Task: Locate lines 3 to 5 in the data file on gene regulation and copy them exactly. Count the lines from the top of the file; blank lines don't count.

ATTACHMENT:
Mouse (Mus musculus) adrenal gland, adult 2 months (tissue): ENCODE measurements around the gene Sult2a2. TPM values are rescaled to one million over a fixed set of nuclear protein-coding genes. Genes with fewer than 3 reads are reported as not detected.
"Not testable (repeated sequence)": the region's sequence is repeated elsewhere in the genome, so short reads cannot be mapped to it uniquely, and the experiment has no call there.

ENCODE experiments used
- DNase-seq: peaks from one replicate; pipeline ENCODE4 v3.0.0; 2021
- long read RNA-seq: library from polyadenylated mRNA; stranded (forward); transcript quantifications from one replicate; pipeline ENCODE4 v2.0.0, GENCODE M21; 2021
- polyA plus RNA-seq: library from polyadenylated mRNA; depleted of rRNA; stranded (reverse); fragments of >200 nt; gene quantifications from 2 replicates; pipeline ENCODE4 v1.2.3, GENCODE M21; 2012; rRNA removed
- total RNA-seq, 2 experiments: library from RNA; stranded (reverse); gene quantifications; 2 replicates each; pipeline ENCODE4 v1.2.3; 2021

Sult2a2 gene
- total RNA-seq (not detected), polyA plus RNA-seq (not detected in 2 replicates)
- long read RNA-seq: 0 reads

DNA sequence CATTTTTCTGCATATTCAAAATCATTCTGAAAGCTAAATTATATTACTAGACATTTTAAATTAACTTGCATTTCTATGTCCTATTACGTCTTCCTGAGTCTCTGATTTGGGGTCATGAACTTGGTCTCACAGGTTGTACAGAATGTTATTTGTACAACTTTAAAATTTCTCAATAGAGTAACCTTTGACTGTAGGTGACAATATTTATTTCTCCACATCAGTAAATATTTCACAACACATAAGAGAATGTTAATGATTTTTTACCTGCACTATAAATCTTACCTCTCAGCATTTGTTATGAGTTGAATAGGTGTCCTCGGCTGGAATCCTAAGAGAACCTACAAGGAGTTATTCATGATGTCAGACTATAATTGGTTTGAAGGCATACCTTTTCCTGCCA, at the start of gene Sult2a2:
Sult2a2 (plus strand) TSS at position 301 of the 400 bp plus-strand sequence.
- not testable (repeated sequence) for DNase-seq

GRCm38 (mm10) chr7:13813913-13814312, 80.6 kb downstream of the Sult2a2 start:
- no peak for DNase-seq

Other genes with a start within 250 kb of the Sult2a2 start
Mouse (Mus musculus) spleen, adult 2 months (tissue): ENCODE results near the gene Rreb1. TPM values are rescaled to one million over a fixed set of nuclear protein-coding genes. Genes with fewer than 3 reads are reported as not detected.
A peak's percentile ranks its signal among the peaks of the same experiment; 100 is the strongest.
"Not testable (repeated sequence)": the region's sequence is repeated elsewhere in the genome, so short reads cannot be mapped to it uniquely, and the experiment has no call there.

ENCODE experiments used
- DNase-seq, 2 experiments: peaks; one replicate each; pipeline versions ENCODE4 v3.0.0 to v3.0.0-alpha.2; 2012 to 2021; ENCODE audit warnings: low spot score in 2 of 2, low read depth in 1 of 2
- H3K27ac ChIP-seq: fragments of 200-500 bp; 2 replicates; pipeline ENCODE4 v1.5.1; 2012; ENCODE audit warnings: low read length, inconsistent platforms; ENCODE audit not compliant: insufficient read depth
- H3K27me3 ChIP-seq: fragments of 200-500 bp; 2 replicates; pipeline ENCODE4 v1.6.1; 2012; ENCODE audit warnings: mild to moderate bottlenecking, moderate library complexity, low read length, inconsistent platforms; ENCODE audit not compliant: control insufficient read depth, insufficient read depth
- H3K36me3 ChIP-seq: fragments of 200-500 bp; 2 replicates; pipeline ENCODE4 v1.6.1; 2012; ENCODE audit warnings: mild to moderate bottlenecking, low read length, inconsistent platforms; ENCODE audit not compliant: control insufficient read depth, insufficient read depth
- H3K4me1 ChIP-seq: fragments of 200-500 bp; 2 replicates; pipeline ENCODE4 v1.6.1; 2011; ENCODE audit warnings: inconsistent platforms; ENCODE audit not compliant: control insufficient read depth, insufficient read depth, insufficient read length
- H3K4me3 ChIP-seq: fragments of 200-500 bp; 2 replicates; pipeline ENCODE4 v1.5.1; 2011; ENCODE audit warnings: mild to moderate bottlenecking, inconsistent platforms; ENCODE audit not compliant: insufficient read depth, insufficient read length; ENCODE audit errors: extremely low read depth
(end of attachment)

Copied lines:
ENCODE experiments used
- DNase-seq: peaks from one replicate; pipeline ENCODE4 v3.0.0; 2021
- long read RNA-seq: library from polyadenylated mRNA; stranded (forward); transcript quantifications from one replicate; pipeline ENCODE4 v2.0.0, GENCODE M21; 2021